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Wednesday, September 26, 2012

Aleman v. Airtouch Cellular: On Remand, Court Rules on Attorney Fees In Split Shift and Reporting Time Class Action

In Aleman v. AirTouch Cellular (2011) 202 Cal.App.4th 117 (discussed here) the Court of Appeal affirmed an order granting summary judgment to an employer in a putative class action, issuing three holdings of note:

First, an employer does not have to pay its employees “reporting time pay” for attending meetings at work when the meetings are scheduled, and the employees work at least half the scheduled time, even if the scheduled time is less than four hours.

Second, an employer does not owe its employees “split shift” compensation if, when they work split shifts, they earned more than the minimum wages required by the wage order.

Third, the employer could not recover its attorney fees because the claims arose under Labor Code section 1194, the one-way fee-shifting statute for minimum wage and overtime claims, rather than section 218.5, which allows either party to recover its fees when it succeeds in an action for the nonpayment of wages.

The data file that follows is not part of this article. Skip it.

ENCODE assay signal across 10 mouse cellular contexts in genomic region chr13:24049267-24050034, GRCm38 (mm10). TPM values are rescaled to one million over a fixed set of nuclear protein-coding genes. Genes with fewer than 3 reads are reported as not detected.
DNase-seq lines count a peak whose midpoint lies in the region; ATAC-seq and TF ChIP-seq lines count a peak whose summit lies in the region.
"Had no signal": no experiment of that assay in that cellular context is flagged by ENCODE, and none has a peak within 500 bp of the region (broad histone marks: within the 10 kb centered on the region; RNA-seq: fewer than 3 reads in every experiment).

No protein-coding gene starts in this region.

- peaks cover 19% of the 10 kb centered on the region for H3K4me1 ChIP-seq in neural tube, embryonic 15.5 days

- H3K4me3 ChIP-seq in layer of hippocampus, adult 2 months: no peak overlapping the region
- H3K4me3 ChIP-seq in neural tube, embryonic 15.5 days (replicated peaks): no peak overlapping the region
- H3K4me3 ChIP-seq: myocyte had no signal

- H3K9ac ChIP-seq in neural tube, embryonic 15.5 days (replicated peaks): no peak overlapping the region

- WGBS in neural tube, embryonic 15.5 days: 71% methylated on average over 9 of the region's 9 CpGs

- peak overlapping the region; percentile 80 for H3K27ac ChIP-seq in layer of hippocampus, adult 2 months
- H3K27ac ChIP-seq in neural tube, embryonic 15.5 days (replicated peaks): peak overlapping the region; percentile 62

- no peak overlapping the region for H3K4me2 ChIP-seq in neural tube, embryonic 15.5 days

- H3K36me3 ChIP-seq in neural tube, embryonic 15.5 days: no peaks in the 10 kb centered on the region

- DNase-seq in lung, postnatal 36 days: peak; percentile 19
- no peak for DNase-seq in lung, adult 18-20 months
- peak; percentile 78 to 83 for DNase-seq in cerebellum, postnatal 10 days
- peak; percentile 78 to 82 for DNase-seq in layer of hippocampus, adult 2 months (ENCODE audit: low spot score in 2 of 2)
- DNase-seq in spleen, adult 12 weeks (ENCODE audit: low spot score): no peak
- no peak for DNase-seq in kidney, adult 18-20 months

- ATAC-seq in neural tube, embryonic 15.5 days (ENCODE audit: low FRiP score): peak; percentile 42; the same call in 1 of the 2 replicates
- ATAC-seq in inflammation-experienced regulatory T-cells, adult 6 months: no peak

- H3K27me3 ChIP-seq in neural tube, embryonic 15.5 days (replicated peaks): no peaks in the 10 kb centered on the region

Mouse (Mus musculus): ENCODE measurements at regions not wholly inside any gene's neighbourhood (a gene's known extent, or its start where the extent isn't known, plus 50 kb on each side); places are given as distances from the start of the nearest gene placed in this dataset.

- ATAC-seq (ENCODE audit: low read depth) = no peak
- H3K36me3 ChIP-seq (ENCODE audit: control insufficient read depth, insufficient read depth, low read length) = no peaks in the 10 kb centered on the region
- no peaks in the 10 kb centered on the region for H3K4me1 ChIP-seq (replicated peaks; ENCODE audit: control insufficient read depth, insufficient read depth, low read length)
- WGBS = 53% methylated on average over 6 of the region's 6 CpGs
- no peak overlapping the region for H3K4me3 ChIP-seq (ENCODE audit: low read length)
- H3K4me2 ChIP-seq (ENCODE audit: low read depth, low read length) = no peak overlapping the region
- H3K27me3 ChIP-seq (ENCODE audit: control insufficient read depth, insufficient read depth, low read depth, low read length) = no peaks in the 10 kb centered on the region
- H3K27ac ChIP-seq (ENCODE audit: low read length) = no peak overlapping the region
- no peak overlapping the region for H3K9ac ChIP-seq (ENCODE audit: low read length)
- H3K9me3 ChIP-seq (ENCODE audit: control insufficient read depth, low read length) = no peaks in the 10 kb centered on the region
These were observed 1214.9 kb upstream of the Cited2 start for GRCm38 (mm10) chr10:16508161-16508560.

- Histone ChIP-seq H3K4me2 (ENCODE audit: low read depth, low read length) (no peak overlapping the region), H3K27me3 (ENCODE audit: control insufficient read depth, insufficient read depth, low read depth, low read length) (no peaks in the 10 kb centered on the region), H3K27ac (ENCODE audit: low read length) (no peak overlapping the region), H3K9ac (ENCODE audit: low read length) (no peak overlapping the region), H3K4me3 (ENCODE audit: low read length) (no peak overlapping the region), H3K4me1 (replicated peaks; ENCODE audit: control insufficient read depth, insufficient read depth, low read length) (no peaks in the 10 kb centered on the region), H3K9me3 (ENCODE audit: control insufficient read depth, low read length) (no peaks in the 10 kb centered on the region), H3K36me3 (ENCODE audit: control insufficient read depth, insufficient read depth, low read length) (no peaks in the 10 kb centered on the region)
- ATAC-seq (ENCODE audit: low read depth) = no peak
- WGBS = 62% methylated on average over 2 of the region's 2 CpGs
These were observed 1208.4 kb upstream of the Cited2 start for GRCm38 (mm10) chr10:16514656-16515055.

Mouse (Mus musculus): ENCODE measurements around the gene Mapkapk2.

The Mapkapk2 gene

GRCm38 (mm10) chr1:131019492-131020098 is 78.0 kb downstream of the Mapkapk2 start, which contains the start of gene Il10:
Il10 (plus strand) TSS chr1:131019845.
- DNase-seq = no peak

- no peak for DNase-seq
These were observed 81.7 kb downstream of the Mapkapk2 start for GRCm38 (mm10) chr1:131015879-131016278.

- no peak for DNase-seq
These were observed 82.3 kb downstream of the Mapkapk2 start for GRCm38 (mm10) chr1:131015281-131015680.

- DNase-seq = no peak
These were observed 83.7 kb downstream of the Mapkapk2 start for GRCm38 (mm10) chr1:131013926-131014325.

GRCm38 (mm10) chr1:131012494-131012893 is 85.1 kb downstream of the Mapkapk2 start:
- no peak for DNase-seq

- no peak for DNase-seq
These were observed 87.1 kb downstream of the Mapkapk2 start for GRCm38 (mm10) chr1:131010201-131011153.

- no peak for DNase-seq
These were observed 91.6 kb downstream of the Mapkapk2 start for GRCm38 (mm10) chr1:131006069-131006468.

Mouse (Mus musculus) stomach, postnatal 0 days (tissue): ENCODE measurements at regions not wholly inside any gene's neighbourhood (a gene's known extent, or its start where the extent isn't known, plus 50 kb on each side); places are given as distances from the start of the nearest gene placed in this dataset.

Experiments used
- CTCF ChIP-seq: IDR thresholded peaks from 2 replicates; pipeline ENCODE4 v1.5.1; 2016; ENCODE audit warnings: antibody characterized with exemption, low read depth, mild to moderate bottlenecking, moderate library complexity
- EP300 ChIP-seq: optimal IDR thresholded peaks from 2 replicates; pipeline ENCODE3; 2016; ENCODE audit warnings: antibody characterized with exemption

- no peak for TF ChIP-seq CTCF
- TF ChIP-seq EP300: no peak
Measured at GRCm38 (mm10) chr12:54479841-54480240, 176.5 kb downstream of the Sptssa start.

In March, 2012, the California Supreme Court granted review in Aleman pending its decision in Kirby v. Immoos Fire Protection, Inc. The Court issued its Kirby  decision in April (discussed here) and transferred Aleman back to the Court of Appeal for reconsideration.

The Court of Appeal issued its new decision last week. Aleman v. AirTouch Cellular (9/20/12) --- Cal.App.4th ---. The Court again held that the plaintiffs could not recover reporting time pay (slip op. at 9-16) or split shift compensation (slip op. at 16-19).

The Court reversed its earlier decision on attorney fees in part. It began by reviewing Kirby, which held that Labor Code section 226.7 claims for missed meal and rest periods are not subject to Labor Code section 1194 because they are not minimum wage claim, nor are they subject to section 218.5 because they are claims for failure to provide meal and rest periods, not claims for nonpayment of wages.

Applying this logic, the Aleman Court held: (1) a split shift claim is a claim for minimum wages and is subject to section 1194 (slip op. at 25-26); but (2) a reporting time pay claim is not a minimum wage claim, and is subject to section 218.5, rather than section 1194 (slip op. at 26-27). The Court remanded to the trial court to award the defendant only such fees as were attributable to the reporting time claims.

The opinion is available here.  

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